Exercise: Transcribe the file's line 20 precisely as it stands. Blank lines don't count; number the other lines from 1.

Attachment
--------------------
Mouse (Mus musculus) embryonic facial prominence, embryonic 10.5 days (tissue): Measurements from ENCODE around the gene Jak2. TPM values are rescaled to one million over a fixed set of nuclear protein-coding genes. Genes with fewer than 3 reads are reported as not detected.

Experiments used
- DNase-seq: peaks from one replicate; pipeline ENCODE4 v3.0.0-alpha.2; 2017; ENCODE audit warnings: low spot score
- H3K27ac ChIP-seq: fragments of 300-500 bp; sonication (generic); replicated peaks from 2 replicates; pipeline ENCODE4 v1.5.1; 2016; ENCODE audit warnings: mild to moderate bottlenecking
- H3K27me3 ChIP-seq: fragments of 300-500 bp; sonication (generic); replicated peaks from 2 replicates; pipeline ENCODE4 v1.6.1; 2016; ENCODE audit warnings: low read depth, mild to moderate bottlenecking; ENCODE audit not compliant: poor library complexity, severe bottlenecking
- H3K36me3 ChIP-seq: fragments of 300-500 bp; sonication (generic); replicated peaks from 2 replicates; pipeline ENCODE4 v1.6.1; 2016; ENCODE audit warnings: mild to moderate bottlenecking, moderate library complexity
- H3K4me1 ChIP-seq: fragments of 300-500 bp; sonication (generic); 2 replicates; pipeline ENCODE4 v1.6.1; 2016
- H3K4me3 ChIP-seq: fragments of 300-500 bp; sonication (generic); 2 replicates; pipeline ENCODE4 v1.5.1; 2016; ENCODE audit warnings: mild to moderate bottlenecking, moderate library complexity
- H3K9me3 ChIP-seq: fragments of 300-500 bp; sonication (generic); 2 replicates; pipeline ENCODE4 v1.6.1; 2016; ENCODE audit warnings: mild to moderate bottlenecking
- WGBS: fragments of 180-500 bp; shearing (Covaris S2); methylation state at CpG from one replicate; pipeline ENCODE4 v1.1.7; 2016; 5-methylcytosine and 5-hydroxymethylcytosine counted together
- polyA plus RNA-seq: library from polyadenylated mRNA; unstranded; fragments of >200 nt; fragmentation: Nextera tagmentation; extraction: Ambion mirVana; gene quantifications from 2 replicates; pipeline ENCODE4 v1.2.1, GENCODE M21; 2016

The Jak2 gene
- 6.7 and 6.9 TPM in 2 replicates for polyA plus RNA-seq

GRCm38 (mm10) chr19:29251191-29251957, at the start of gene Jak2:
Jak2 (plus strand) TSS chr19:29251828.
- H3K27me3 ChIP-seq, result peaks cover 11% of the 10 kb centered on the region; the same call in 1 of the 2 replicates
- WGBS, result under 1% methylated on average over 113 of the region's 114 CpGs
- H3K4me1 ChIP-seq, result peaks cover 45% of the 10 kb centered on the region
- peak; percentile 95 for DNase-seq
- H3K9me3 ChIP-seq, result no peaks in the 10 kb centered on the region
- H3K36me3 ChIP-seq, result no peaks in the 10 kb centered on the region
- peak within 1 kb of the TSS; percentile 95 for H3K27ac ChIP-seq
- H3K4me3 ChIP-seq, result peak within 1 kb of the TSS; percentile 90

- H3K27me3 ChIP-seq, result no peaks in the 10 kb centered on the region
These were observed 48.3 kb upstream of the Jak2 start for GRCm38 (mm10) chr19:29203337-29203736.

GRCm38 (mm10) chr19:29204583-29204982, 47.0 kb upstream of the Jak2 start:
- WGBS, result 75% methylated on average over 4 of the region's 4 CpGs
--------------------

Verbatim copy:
- H3K9me3 ChIP-seq, result no peaks in the 10 kb centered on the region